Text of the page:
Salvador Dalí, ‘Nude Ascending the Staircase: Homage to Marcel Duchamps (Prestige-scale)’, 1973, Robin Rile Fine Art
Salvador Dalí, ‘Nude Ascending the Staircase: Homage to Marcel Duchamps (Prestige-scale)’, 1973, Robin Rile Fine Art
Salvador Dalí, ‘Nude Ascending the Staircase: Homage to Marcel Duchamps (Prestige-scale)’, 1973, Robin Rile Fine Art
Salvador Dalí, ‘Nude Ascending the Staircase: Homage to Marcel Duchamps (Prestige-scale)’, 1973, Robin Rile Fine Art

The concept behind this piece is found in Nu Descendant un escalier, numéro 2 (Shown in montage) a pre-Dadaist piece presented by French-Born American Painter Marcel Duchamp in the Dalmau Gallery in Barcelona in 1912 at the "First Cubist exhibition" held in Spain
(Now in the Philadelphia Museum of Art).
The painting caused an international uproar and upheaval in the art community. No one had ever seen anything like it. So, nothing would please Dali more, than to pay tribute to his friend Marcel Duchamp by creating the ironic opposite to the famous divisionist painting. Hence we are left with this beautiful realistic body - which reminds us in the form of Gala, climbing up the spirals in a marine shell, symbol of universal life and eternity. Altogether, the piece exudes reflection and eroticism. Sold with original COA from publisher as descended from Dali and accredited by Gala-Salvador Dali Foundation in Figueras, SPAIN.

Signature: Signed and numbered in cast

Manufacturer: 2049 Obra Contemporanea for Salvador Dali

Robert & Nicolas Descharnes, "Le Dur et le Mou" pgs. 162-163, Ref #412.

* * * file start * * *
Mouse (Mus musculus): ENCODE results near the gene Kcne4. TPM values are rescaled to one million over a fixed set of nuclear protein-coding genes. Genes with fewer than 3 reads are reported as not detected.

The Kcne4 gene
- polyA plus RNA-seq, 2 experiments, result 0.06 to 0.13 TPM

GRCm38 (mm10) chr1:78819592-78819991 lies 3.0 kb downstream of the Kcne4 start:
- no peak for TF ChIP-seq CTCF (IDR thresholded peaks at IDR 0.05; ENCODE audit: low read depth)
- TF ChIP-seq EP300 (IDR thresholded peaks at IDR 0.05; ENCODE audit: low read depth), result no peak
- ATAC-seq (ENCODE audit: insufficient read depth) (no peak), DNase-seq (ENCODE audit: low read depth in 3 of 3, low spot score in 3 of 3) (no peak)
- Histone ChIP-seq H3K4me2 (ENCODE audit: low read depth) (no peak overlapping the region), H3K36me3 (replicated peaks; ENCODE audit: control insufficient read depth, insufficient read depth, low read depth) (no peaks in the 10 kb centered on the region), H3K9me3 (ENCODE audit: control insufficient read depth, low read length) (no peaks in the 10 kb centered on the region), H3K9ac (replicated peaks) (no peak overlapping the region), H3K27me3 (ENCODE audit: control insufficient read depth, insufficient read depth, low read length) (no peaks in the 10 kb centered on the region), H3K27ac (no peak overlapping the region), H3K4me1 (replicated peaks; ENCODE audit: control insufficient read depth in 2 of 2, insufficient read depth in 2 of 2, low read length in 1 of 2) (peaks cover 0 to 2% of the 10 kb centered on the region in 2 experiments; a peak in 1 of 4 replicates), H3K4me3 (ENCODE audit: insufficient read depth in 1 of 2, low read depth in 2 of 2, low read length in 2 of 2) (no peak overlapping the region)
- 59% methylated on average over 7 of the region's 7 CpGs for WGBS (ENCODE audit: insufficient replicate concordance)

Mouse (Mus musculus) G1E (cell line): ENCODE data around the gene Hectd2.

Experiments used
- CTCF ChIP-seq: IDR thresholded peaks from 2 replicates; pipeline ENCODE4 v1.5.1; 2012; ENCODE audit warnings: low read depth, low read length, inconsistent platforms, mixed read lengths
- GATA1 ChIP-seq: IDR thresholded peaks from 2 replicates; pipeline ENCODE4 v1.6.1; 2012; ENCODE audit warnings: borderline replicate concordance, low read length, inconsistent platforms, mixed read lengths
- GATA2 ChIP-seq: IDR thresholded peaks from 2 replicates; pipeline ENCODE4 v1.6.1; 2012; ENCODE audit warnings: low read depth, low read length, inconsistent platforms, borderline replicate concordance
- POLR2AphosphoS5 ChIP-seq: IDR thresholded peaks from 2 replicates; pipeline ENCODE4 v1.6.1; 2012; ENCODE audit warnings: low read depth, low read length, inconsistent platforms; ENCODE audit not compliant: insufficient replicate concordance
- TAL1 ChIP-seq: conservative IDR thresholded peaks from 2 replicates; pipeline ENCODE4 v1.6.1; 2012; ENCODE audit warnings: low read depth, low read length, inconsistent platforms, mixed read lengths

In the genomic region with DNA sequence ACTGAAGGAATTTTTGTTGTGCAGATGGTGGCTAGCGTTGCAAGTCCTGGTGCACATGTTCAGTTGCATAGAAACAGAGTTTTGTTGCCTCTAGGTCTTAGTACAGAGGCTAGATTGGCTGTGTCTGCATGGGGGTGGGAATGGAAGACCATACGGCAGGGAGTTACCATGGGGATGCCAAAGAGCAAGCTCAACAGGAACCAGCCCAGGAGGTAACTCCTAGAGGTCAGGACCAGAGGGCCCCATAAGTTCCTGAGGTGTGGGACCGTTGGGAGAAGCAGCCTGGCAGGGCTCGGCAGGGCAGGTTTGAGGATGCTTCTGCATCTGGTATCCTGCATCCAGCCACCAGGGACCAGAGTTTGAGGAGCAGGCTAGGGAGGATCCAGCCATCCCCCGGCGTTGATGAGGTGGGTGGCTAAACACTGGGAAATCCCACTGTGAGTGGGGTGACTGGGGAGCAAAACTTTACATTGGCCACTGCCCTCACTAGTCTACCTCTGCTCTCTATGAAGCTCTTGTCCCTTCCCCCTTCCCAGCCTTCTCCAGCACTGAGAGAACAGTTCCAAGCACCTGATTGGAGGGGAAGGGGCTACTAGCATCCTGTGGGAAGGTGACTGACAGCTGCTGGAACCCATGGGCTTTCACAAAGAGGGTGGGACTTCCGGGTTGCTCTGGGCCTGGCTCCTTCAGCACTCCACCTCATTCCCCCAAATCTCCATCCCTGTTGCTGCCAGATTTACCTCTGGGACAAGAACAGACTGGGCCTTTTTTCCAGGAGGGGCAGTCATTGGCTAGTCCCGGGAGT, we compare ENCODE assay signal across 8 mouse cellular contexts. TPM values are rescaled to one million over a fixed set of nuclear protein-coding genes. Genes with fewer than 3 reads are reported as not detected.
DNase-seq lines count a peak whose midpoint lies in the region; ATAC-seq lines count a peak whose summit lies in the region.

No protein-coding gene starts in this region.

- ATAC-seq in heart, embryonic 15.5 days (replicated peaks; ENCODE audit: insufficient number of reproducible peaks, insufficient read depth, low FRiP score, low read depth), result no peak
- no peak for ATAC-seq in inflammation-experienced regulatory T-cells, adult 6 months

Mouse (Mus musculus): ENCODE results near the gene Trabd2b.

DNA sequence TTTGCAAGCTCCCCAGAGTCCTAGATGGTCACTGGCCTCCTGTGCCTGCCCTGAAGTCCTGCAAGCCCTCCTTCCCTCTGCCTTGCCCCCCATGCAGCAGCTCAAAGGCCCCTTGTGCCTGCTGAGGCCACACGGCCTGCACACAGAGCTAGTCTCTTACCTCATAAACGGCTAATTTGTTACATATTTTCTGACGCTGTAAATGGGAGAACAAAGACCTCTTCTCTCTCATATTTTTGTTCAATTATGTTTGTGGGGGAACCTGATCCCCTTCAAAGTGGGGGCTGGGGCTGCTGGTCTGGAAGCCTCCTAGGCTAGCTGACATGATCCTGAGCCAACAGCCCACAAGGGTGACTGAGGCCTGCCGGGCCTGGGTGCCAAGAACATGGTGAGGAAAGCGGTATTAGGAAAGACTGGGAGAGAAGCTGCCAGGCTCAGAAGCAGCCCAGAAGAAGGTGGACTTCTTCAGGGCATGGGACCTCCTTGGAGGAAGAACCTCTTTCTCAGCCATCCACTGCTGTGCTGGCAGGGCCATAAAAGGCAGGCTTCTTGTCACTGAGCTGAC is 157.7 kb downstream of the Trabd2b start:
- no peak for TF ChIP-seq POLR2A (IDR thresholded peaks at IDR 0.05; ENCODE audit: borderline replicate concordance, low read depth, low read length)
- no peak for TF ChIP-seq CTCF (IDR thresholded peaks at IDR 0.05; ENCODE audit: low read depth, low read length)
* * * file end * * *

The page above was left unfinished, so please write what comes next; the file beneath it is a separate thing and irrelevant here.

Private Collection from Publisher

About Salvador Dalí

Salvador Dalí was a leading proponent of Surrealism, the 20-century avant-garde movement that sought to release the creative potential of the unconscious through strange, dream-like imagery. “Surrealism is destructive, but it destroys only what it considers to be shackles limiting our vision,” he said. Dalí is specially credited with the innovation of “paranoia-criticism,” a philosophy of art making he defined as “irrational understanding based on the interpretive-critical association of delirious phenomena.” In addition to meticulously painting fantastic compositions, such as The Accommodations of Desire (1929) and the melting clocks in his famed The Persistence of Memory (1931), Dalí was a prolific writer and early filmmaker, and cultivated an eccentric public persona with his flamboyant mustache, pet ocelot, and outlandish behavior and quips. “Each morning when I awake, I experience again a supreme pleasure,” he once said. “That of being Salvador Dalí.”

Spanish, 1904-1989, Figueres, Spain